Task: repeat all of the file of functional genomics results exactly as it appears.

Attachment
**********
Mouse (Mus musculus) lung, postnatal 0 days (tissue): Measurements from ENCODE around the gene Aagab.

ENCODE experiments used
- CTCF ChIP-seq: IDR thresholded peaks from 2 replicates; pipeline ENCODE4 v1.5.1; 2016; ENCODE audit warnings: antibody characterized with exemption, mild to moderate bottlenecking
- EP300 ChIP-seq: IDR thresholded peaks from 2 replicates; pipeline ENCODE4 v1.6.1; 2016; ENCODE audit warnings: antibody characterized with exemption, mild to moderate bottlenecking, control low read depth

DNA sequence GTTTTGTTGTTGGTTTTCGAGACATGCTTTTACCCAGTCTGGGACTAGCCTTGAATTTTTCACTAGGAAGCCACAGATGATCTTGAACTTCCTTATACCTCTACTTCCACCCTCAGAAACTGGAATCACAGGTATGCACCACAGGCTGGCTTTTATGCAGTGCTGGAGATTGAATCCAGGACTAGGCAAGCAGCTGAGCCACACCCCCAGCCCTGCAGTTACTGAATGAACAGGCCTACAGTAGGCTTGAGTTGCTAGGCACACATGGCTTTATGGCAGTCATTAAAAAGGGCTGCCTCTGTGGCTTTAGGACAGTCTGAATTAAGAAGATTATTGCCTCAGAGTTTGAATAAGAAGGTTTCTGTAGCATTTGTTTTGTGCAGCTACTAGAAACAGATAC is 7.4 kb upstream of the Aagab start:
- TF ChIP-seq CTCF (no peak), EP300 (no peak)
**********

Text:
Mouse (Mus musculus) lung, postnatal 0 days (tissue): Measurements from ENCODE around the gene Aagab.

ENCODE experiments used
- CTCF ChIP-seq: IDR thresholded peaks from 2 replicates; pipeline ENCODE4 v1.5.1; 2016; ENCODE audit warnings: antibody characterized with exemption, mild to moderate bottlenecking
- EP300 ChIP-seq: IDR thresholded peaks from 2 replicates; pipeline ENCODE4 v1.6.1; 2016; ENCODE audit warnings: antibody characterized with exemption, mild to moderate bottlenecking, control low read depth

DNA sequence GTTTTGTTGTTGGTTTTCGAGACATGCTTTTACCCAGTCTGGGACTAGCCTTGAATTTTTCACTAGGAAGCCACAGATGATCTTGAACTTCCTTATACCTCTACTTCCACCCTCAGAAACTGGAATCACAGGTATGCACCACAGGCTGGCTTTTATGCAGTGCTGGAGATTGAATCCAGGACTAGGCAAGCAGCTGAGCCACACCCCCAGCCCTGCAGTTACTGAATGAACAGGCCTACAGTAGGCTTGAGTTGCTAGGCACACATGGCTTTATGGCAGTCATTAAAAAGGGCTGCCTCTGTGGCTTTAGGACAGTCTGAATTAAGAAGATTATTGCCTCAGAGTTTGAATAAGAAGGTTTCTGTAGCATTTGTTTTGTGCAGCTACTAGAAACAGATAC is 7.4 kb upstream of the Aagab start:
- TF ChIP-seq CTCF (no peak), EP300 (no peak)